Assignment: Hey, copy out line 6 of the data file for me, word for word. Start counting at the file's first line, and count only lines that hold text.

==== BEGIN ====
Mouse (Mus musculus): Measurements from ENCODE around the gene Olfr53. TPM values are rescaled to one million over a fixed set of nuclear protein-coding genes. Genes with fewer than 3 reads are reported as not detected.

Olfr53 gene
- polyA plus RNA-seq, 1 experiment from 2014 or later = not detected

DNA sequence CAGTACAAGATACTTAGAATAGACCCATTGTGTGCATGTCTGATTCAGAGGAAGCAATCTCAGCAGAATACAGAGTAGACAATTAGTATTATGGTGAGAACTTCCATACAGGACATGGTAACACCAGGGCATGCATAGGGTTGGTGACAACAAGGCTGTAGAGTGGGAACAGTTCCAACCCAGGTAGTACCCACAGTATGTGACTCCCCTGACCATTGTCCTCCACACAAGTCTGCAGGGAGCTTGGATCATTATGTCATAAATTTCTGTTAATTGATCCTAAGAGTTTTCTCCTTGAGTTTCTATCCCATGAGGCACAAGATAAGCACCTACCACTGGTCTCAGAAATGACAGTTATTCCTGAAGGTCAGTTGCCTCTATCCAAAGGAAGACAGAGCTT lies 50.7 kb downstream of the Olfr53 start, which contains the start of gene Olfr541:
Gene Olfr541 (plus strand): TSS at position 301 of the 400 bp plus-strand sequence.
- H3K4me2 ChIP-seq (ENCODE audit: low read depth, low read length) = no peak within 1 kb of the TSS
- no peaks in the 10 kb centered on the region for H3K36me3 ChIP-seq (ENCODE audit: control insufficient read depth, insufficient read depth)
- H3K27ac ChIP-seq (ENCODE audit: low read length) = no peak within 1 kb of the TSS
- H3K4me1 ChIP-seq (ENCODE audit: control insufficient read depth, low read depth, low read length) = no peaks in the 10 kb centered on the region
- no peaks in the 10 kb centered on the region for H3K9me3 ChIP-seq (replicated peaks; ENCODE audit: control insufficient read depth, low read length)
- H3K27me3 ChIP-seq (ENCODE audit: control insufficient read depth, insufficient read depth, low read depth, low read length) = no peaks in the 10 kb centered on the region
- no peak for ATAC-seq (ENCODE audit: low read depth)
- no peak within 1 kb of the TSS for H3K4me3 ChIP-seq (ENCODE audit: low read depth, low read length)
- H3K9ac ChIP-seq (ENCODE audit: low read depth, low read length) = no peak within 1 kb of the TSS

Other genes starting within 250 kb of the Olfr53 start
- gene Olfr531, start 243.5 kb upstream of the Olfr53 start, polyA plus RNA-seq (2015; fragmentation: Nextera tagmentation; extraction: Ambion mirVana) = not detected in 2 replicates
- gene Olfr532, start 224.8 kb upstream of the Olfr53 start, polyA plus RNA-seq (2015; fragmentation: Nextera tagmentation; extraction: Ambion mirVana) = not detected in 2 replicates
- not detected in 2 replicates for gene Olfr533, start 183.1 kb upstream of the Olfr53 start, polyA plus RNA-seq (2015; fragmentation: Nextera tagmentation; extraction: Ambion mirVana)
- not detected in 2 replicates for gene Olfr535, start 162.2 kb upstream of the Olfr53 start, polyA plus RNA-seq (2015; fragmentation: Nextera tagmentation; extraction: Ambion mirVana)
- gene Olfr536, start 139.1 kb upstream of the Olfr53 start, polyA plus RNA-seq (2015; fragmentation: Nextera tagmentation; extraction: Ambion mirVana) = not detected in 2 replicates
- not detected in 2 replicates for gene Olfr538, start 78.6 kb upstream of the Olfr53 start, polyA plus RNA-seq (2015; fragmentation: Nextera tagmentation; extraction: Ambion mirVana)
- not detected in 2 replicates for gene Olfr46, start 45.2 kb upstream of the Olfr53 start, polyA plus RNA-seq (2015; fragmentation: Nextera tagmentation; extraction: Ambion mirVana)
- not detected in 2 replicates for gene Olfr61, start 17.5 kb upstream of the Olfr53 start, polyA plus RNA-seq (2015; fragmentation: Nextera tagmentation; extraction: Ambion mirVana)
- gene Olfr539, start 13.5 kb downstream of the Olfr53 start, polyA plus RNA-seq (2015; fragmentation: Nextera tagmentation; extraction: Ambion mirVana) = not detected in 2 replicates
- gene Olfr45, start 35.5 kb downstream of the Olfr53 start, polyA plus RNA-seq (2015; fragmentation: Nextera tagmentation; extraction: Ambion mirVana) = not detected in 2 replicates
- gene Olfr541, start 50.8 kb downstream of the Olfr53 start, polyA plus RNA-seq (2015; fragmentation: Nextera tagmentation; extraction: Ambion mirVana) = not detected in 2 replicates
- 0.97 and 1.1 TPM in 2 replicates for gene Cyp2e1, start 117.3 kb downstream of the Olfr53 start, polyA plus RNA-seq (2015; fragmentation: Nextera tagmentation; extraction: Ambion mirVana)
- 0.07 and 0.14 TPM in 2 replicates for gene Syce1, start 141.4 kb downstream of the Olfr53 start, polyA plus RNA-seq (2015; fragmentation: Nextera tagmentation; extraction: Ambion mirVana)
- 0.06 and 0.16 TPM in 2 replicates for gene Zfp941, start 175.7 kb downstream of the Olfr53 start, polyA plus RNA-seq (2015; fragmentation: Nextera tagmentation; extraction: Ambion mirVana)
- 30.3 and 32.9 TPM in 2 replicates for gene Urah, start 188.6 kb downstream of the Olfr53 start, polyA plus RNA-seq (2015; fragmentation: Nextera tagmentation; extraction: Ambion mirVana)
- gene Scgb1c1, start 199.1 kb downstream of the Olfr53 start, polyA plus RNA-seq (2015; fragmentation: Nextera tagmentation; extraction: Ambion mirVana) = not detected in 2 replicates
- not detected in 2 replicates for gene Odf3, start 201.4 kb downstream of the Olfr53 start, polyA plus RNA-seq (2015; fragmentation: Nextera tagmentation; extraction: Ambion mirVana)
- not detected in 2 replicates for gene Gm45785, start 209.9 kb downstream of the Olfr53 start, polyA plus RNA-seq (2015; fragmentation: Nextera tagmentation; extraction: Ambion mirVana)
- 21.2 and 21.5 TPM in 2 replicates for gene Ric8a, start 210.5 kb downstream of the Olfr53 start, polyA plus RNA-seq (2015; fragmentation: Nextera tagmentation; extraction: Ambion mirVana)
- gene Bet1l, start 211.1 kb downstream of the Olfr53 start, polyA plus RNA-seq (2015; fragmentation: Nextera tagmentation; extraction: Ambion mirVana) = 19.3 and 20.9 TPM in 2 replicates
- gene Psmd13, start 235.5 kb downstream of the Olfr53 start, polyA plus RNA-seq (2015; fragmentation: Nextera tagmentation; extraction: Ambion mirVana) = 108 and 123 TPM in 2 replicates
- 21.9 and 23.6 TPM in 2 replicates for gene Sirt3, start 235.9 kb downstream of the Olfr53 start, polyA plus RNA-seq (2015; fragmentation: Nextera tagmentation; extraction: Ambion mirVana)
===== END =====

- H3K4me2 ChIP-seq (ENCODE audit: low read depth, low read length) = no peak within 1 kb of the TSS